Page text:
Executive dysfunction and risk of suicide in older adults: a population-based prospective cohort study


It is uncertain what factors increases the risk of suicide in older adults without depression, and it is unknown whether executive dysfunction (ED) is one of those factors. We aimed to examine the effect of ED on the risk of suicide in non-demented older adults without depression.


In an ongoing population-based prospective cohort of Korean older adults, we identified suicide using the National Mortality Database and suicidal ideation or attempt (SIA) based on the Korean version of the Mini International Neuropsychiatric Interview. We defined ED as performing below –1.5 SD of age-adjusted, gender-adjusted and education-adjusted norms in any of following tests: Frontal Assessment Battery, Trail Making Test A, Digit Span Test or Verbal Fluency Test.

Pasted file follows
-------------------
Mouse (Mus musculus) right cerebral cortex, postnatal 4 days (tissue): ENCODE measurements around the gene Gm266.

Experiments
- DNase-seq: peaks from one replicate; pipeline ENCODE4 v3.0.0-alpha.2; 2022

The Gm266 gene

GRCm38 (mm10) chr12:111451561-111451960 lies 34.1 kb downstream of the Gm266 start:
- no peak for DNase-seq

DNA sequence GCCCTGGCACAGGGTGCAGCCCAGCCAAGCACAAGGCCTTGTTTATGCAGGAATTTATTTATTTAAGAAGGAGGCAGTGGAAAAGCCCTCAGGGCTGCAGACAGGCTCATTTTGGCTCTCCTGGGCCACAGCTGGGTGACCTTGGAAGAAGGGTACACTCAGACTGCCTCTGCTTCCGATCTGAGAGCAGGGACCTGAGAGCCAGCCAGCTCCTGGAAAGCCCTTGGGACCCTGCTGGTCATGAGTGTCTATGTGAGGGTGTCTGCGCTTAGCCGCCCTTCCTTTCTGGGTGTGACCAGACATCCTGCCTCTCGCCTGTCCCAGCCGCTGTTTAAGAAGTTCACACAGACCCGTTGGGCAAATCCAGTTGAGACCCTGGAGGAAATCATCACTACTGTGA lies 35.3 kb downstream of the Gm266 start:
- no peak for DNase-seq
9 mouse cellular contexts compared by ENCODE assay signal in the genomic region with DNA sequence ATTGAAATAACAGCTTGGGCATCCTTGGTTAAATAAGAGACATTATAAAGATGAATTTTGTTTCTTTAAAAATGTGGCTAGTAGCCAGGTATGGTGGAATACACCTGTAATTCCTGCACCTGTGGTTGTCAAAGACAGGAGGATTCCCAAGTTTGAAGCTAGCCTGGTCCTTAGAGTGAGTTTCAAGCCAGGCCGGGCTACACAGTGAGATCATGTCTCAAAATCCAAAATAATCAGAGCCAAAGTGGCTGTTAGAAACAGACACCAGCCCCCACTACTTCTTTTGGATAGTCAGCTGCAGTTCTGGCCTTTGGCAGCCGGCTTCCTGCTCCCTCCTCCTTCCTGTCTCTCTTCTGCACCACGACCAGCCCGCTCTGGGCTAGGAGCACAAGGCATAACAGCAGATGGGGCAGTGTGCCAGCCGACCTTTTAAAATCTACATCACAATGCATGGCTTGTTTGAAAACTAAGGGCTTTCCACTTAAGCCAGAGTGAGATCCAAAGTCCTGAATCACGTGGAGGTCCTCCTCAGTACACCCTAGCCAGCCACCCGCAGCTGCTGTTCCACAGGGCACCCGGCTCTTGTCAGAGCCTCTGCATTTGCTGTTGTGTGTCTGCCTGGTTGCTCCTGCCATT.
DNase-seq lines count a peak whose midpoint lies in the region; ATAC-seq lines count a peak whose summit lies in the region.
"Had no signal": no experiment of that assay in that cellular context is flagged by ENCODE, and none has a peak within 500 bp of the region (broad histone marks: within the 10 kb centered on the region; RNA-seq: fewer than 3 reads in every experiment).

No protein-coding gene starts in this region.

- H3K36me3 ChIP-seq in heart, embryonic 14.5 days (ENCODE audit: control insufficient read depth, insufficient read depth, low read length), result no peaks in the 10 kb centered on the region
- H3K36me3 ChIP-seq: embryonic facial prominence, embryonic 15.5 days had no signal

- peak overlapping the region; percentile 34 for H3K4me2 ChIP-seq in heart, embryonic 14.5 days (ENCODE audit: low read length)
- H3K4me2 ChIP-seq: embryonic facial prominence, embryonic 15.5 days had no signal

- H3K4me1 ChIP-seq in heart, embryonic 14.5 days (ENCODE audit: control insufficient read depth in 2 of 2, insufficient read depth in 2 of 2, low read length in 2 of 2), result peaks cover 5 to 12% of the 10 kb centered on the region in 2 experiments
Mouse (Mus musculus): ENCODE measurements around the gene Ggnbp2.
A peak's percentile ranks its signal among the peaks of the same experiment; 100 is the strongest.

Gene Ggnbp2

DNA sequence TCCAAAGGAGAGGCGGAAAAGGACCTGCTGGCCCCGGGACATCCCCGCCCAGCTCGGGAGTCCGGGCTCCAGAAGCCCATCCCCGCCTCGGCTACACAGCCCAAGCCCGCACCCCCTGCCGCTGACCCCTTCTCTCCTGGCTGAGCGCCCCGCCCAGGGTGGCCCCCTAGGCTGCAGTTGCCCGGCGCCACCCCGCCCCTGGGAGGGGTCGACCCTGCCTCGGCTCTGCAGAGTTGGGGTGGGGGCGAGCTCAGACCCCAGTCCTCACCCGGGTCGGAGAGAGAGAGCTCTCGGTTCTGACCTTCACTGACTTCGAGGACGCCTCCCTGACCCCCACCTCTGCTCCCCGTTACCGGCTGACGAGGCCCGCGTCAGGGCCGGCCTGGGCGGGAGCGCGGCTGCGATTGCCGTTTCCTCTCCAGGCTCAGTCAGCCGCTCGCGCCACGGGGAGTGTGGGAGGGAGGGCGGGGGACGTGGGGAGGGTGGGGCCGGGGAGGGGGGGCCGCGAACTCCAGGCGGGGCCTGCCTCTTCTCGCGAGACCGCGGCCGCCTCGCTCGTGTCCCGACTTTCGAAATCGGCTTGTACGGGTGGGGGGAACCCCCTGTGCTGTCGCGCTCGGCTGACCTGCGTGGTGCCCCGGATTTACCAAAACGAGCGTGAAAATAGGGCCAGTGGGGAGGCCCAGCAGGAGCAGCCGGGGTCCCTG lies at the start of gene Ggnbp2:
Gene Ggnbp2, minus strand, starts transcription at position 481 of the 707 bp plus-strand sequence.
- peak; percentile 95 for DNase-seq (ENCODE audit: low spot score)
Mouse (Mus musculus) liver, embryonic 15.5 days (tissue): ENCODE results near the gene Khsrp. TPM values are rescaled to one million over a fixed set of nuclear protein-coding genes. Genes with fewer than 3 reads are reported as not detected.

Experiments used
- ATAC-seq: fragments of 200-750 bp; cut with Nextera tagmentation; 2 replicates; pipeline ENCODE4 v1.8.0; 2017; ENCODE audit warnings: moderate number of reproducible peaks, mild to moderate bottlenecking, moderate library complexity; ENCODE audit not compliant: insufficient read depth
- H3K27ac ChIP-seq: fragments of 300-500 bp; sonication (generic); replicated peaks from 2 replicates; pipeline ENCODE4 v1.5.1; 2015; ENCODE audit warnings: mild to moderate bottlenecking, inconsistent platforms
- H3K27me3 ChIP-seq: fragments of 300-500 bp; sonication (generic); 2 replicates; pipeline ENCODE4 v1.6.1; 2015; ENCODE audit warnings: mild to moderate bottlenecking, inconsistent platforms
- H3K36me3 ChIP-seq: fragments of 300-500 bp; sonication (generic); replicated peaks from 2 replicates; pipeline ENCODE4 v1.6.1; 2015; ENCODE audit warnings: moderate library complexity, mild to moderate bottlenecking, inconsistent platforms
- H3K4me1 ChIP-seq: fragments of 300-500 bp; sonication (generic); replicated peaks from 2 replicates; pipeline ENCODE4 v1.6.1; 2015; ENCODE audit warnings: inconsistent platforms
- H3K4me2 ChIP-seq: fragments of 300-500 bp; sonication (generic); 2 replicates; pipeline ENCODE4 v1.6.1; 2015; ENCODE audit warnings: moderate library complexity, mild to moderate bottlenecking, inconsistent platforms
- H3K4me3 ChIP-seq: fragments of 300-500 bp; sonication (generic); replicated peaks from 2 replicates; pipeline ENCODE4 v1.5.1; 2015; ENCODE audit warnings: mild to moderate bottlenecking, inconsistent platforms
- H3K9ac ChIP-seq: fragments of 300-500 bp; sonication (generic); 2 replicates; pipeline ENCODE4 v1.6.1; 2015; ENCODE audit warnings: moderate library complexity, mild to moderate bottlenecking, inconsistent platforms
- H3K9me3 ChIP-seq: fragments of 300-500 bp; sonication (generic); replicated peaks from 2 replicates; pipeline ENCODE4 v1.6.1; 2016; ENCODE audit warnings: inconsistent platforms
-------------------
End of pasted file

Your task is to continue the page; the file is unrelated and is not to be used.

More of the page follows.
The mean age of the 4791 participants at baseline was 69.7 (SD 6.4) years, and 57.1% of them were women (mean follow-up duration=4.9 years). ED at baseline increased the risk of suicide by about seven times (HR 7.20, 95% CI 1.84 to 28.12, p=0.005) but did not change the risk of SIA. However, cognitive impairment without ED did not change the risks of suicide and SIA. In participants with ED, being aged 75 years or above, living alone, and having a low socioeconomic status were associated with the risk of suicide.


ED is a strong risk factor of late life suicide independent from depression, particularly in very old adults living in disadvantaged environments.

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